The advertising industry has come up with a revolutionary, breakthrough, twice-as-bright-as-before proposal: Maximize profits by cutting the earnings of actors. And so, almost five months ago the 135,000 members of the Screen Actors Guild and the American Federation of Television and Radio Artists launched a coast-to-coast strike against the producers of TV commercials and ads. At press time it appeared that the unions' militancy and support from a battalion of high-profile celebrities was finally speeding the dispute toward settlement.

The producers have been demanding abolition of the "residuals" system, by which actors get money each time an ad is aired, and instead want to pay a flat fee. SAG/AFTRA not only oppose the rollback but are also calling for implementation of the residuals system in the burgeoning cable and Internet markets. At issue is basic fairness: The more a commercial is aired, and the more money it generates, the more an actor should earn from it. "This is a principle that employers can't bear to live with in the new economy," says John Connolly, AFTRA's first vice president. "They want all rights for all media in the universe and don't want to share the wealth with their workers." As it is, union officials argue, labor costs account for barely 1.4 percent of the billions currently spent producing and airing commercials. Contradicting the stereotype that all actors are wealthy, a full 80 percent of the unionized actors making commercials earn less than $5,000 a year in residuals.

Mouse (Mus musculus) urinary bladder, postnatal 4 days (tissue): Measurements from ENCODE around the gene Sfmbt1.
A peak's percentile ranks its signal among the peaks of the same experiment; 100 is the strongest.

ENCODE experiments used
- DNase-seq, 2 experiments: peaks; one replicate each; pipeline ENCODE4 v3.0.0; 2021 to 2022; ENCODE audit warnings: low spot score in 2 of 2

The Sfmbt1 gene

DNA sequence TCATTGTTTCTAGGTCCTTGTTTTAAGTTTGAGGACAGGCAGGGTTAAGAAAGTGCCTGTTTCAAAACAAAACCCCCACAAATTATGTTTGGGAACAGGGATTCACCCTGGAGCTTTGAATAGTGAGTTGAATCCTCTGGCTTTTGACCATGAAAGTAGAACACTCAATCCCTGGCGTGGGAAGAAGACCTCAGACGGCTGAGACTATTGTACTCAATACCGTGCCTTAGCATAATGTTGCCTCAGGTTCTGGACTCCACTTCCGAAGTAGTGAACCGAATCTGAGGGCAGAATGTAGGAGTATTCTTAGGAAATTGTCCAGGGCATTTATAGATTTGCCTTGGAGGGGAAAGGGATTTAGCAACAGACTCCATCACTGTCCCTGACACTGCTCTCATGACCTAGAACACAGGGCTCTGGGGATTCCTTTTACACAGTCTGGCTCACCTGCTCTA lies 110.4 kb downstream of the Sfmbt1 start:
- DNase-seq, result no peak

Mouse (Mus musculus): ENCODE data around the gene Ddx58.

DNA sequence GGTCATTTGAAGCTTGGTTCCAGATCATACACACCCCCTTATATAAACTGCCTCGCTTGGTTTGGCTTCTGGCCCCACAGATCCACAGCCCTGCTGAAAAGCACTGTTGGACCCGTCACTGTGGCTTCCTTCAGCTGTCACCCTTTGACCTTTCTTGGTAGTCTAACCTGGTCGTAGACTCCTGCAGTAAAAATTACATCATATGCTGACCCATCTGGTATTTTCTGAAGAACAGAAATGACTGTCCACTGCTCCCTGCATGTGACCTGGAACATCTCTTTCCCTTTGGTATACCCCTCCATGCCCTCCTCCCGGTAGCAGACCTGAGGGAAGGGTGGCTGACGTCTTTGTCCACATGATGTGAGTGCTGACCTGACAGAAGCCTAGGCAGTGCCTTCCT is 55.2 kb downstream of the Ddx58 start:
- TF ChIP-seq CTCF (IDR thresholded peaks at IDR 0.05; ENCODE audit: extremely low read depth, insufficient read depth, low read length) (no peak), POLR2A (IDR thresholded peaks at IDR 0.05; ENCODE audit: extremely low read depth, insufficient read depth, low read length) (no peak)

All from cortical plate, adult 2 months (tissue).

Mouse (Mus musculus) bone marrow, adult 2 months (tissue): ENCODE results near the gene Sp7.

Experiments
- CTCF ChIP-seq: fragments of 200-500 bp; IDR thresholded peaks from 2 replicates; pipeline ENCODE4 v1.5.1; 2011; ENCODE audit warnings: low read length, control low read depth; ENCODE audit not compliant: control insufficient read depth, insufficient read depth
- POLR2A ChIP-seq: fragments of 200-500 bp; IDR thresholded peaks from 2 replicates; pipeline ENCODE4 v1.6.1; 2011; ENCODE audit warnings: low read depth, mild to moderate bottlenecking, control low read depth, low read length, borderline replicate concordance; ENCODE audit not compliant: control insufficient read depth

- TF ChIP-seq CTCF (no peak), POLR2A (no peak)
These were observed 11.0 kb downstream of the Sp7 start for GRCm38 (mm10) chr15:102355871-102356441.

The producers clearly misjudged the resolve and unity of SAG and AFTRA. They thought the unions would roll over after a short, symbolic walkout. But the two entertainment unions, already angered over runaway production (mostly to Canada), have tenaciously met the challenge and escalated the fight. When negotiations stalled over the summer, strike organizers took their picketing right to the doors of multinational advertisers like GM, McDonald's and AT&T–co-producers of the commercials. The corporations felt the bite as central labor councils from Los Angeles to Seattle to Atlanta joined the battle. "Linking up with the rest of organized labor is a historic breakthrough for us," Connolly says. "It's the end of our self-imposed isolation, dating back to the blacklist days."

Negotiations finally resumed in mid-September, when a number of stars joined the fray. Harrison Ford and Kevin Spacey donated $100,000 each to the strike fund. Tom Hanks joined Alfre Woodard at a support rally in Hollywood, while Paul Newman, Susan Sarandon, Olympia Dukakis and Tim Robbins joined a similar street protest in New York City. The celebrity rallies helped crack a virtual media blackout on the strike. "There's a gag order on the press–imposed by themselves," Newman told the 700 strike supporters who rallied in Manhattan on September 13. "The television magazine shows are paid for by the advertisers, so it behooves them not to cover the strike," Sarandon told The Nation at the rally. "The actors who are affected have been invisible."

The screen elite know that in the spring, when actors' and writers' contracts with the film and TV studios expire, the same sorts of issues are going to be on the table: payment for shows that appear on cable and in foreign markets. "These actors striking today are just the advance contingent fighting for all of us," Robbins said. "This movement will resonate more and more in the coming days as the higher echelons of actors get asked, Which Side Are You On?"